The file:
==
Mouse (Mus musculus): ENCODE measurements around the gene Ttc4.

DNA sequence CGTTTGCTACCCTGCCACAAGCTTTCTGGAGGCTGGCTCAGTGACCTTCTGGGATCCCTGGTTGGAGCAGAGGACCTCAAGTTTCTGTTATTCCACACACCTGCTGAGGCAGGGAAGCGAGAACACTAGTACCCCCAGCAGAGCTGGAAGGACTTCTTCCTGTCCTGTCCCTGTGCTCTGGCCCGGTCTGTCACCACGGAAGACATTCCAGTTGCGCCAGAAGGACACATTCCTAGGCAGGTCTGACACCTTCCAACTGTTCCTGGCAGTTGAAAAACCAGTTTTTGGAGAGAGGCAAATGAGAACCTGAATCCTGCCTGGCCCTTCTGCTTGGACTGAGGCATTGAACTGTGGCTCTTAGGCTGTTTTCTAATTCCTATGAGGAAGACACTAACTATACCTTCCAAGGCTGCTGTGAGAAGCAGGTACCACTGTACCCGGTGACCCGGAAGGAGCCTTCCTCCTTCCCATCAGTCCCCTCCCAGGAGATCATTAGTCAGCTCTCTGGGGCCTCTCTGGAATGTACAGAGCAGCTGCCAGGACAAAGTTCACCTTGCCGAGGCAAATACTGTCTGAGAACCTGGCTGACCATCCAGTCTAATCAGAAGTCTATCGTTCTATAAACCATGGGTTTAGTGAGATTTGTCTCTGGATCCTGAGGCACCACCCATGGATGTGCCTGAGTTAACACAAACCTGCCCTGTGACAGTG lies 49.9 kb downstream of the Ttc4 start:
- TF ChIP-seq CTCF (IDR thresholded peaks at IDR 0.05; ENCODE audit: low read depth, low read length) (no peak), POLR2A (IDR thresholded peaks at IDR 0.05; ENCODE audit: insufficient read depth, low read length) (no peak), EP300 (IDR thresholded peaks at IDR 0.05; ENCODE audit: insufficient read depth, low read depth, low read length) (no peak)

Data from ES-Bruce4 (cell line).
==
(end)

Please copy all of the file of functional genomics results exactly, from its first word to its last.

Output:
Mouse (Mus musculus): ENCODE measurements around the gene Ttc4.

DNA sequence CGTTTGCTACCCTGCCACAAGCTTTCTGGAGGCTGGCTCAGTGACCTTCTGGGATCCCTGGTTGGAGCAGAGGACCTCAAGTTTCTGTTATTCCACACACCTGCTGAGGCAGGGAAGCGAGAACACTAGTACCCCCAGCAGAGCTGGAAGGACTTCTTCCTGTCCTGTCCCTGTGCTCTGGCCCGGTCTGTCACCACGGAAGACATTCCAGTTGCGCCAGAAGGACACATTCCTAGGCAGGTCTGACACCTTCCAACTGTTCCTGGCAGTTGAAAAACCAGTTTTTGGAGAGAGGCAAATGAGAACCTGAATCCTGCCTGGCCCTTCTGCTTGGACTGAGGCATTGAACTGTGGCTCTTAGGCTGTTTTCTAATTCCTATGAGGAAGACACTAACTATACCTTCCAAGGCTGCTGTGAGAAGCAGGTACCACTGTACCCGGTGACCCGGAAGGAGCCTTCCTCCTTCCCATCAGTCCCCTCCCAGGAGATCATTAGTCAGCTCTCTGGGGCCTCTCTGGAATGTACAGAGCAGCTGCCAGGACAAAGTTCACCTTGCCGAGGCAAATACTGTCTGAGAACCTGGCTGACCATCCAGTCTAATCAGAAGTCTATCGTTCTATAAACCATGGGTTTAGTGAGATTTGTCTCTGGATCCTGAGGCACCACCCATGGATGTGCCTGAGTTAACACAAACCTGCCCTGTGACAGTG lies 49.9 kb downstream of the Ttc4 start:
- TF ChIP-seq CTCF (IDR thresholded peaks at IDR 0.05; ENCODE audit: low read depth, low read length) (no peak), POLR2A (IDR thresholded peaks at IDR 0.05; ENCODE audit: insufficient read depth, low read length) (no peak), EP300 (IDR thresholded peaks at IDR 0.05; ENCODE audit: insufficient read depth, low read depth, low read length) (no peak)

Data from ES-Bruce4 (cell line).